“Hymn” is the perfect example of how a Diane Coffee song goes, full of emotion, twists and turns, and, most of all, passion.
Off Broadway, St. Louis
On my first pass through Diane Coffee’s latest album, Everybody’s a Good Dog, I was stunned. Every aspect of the album was unique: the melodies, the vocals, the energy. It was all so engaging and not like anything on the radio today. Odd time signatures, bursts of energy, and hippy-trippy melodies in every song made me sit in my car and let the groovy vibes wash over me.
Songs such as “I Dig You,” “Duet,” and “Not That Easy” transported me to the ’60s and filled my musical soul with happiness. It was David Bowie, The Monkees, and Elton John all rolled into one: pure psychedelic rock heaven. As impressed as I was by the album, I was not at all prepared for what would be waiting for me on the stage of the Off Broadway music space.
Summer Magic, hailing right here from St. Louis, opened the show. Their sound of jangly, psychedelic pop was the perfect appetizer to Coffee’s main course. Their arsenal of upbeat songs and infectious energy was impressive. According the band, this was their second show ever. I needed to take pause of that fact when they announced it on stage. If Summer Magic was this good only two shows in, St. Louis is going to be very fortunate. The talent is there: The songs are memorable, their vibe is engaging, and this group can wail. It was sweet to watch lead singer Kevin Bachmann tend to each of his band mates during their set up. Overall, the band left me wanting for more, which is a good sign of an opening act.
As this was only their second gig, I do have a suggestion for the band: get a stylist. With music this good, you don’t want to be on stage looking like a dry old piece of toast. If there is an aspiring fashion designer who is looking for a project, get in contact with Summer Magic. I am thinking The Brady Bunch meets The Monkees: matching outfits with colorful epaulettes. Trust me, gang: You need an image.
Diane Coffee is a perfect example of having a “look.” As the band members took the stage, all decked out in sharp-looking suits, it made me take notice. Coffee (whose real name is Shaun Fleming, but I shall refer to him as Diane) took the stage like a (expletive) rockstar, full of swagger and attitude. As he launched into “Hymn” from 2013’s My Friend Fish, Coffee worked the crowd into a frenzy. “Hymn” is the perfect example of how a Diane Coffee song goes, full of emotion, twists and turns, and, most of all, passion.
When Coffee broke into the sweet and sexy “All the Young Girls,” the crowd swayed to the beat. To say the artist has stage appeal is an understatement: He absolutely commands the stage. You can see how deeply he feels every emotion, every nuance of his songs. Even on his performance of “Everyday,” his facial expressions are priceless. This man is a true artist of the highest caliber, as well as a world-class performer. I adore when a singer not only sings their songs, but they perform a show. I felt like this is what it would be like if Hedwig from Hedwig and the Angry Inch were real. Coffee was campy, antagonizing, and larger than life.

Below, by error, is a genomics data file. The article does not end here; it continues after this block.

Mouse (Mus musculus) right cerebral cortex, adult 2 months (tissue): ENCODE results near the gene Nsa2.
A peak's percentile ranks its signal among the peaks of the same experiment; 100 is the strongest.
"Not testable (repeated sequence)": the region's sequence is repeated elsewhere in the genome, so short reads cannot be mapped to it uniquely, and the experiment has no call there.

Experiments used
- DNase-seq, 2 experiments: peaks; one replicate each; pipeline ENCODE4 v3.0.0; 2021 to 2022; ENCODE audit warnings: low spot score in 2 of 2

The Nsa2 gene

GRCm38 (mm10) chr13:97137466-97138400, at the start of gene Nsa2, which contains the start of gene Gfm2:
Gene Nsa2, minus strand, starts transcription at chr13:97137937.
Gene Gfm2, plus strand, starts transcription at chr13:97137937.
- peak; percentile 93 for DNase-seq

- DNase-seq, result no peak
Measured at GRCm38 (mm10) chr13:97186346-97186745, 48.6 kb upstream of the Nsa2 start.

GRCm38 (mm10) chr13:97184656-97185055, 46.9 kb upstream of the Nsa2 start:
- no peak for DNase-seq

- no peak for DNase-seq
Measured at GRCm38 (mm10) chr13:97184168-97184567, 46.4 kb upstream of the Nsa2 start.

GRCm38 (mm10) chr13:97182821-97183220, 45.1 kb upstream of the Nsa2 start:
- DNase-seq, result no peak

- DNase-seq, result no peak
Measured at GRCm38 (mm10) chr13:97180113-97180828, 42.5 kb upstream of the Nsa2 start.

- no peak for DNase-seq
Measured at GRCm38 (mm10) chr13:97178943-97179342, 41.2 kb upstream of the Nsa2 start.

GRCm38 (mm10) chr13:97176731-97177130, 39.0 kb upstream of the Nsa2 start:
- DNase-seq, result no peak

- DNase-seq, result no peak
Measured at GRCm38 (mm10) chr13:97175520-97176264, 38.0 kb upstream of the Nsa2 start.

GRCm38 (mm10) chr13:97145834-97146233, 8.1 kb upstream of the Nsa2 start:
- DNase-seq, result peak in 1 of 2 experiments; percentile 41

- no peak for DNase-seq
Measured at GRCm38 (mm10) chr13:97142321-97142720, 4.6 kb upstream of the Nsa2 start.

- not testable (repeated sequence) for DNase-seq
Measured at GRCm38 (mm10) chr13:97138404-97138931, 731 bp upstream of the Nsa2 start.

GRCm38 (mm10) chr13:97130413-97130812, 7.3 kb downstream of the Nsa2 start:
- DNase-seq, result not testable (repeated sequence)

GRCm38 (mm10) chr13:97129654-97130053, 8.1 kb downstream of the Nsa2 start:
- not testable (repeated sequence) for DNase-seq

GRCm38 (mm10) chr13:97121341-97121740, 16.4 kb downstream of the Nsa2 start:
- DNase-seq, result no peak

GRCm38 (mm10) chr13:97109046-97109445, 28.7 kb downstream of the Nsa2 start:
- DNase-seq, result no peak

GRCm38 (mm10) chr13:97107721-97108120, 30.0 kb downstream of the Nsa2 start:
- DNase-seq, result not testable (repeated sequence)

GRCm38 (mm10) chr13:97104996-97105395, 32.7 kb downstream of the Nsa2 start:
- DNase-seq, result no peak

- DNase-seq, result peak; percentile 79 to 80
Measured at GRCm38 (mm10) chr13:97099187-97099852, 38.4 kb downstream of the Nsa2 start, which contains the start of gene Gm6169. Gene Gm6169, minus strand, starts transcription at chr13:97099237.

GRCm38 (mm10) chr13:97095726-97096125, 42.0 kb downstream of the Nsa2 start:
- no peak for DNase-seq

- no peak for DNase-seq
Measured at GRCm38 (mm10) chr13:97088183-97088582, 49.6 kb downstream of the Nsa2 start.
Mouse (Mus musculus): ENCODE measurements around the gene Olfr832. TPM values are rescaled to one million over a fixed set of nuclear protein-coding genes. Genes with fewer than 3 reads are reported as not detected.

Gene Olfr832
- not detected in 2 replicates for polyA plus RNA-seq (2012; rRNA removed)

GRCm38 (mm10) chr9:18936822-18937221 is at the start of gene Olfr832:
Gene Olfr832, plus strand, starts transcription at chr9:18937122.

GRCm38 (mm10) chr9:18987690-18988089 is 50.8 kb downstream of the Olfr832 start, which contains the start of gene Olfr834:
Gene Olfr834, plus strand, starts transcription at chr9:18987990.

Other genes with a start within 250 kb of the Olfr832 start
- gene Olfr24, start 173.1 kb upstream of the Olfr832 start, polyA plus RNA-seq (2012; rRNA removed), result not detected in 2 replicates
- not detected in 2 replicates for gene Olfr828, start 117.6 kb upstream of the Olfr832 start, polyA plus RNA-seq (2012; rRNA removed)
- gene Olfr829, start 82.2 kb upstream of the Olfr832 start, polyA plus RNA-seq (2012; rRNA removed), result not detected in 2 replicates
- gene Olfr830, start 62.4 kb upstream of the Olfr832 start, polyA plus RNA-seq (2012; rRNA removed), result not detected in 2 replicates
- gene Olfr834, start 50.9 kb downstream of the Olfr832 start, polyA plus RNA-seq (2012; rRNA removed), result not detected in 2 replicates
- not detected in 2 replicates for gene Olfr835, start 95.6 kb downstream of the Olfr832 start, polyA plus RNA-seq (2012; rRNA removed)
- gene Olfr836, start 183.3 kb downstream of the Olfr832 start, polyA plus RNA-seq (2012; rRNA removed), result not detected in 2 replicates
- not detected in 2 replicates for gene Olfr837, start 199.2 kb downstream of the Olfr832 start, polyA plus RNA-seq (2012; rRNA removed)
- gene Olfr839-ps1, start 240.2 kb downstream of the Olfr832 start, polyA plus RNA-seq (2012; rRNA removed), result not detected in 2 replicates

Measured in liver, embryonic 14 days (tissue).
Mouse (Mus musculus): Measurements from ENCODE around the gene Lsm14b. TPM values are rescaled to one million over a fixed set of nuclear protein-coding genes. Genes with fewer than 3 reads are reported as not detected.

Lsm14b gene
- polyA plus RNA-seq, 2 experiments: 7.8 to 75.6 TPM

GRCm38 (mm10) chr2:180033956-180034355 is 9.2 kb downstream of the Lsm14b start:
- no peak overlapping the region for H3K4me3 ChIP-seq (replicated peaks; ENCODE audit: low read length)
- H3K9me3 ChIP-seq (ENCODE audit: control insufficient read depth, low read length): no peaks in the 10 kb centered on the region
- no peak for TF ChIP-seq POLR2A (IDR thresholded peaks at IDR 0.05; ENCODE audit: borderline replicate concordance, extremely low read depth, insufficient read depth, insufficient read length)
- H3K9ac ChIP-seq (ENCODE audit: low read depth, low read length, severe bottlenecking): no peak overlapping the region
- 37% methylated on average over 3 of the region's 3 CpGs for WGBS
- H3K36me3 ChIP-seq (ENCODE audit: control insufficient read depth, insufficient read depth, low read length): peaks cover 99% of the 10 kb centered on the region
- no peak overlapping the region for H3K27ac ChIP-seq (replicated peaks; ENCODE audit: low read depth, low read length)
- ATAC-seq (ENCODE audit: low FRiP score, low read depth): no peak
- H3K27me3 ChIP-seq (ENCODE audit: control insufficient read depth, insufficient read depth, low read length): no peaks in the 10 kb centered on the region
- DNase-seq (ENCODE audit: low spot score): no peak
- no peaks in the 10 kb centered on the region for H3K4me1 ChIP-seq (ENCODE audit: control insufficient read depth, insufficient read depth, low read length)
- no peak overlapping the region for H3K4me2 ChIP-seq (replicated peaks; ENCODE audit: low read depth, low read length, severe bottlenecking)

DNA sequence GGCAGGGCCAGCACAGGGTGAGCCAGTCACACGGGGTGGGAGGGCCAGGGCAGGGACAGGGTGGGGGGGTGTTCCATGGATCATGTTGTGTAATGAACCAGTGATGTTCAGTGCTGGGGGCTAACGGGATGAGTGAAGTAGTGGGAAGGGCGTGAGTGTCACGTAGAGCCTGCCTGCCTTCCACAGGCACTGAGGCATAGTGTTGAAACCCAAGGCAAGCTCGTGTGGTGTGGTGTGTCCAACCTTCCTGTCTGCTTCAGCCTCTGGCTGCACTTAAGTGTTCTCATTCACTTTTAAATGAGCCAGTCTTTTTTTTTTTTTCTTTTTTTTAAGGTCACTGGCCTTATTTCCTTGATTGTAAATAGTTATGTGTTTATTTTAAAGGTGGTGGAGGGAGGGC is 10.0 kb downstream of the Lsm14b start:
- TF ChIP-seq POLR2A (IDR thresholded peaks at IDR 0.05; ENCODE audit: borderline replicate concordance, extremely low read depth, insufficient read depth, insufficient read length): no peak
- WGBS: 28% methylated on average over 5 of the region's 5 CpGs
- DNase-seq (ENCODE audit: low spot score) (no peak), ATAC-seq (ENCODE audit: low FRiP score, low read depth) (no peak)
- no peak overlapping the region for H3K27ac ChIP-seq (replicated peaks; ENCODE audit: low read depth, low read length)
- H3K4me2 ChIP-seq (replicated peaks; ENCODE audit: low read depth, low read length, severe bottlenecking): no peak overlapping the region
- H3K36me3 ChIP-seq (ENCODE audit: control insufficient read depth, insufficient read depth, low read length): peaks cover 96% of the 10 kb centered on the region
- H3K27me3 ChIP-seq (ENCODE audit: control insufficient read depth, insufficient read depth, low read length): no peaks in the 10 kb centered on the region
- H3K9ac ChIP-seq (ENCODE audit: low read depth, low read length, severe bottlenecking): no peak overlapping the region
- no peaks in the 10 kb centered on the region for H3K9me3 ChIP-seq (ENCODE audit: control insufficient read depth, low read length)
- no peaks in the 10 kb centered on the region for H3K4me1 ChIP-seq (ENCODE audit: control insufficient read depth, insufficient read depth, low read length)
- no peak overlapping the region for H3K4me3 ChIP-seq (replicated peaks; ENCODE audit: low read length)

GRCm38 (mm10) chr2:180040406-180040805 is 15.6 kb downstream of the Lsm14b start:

On the next song, “Wwwoman,” I felt like I dropped acid—me (!), who has never taken an illegal drug in my life. I felt my mind expanding as I was lulled into a hypnotic trance…and even danced in public! Coffee’s vocal delivery was almost a religious experience. I gazed upon him in a trance and let all my worries, anxieties, and frustrations melt away as I swayed to the music.
During “Down with the Current,” not only did Coffee serve ’70s soul realness, he disappeared to let his very talented keyboardist take center stage. Needless to say, the boy had mad keyboard skills. Once Coffee returned, he had changed into a glittery disco top, cementing his status as a true performer. I love a costume change.
Hitting the crowd with some monster performances of “Mayflower” and “I Dig You,” Coffee continued to work the crowd into a lather. You can hear these tracks on his new album, but you just have to see him in concert to appreciate his unique energy. He raced around the stage, infusing each track with crazy amounts of energy and an overabundance of passion.
The track that really hit me in the music gut was his emotional performance of “Not That Easy.” Once again, the album track is delightful enough, but to see him pour every ounce of his passion into his performance was overwhelming. As he sang the title, his pronunciation of each word was like a nail in the heart. This man knows how to write a song that cuts right to the heart and he performed the hell out of it: a highlight of the show.
As the show wrapped up, I had to admit that I felt like I was in the presence of musical greatness. What I just witnessed was a true performer pour out his soul on the stage. His band was equally impressive, but Coffee was the star of the night. If you weren’t there, St. Louis, you missed a gem of a show.
As I left the venue, I confirmed with the staff that tickets were only $10. I shook my head in disbelief that this much talent and this much musical goodness cost less than my after-show White Castles. Only in St. Louis. | Jim Ryan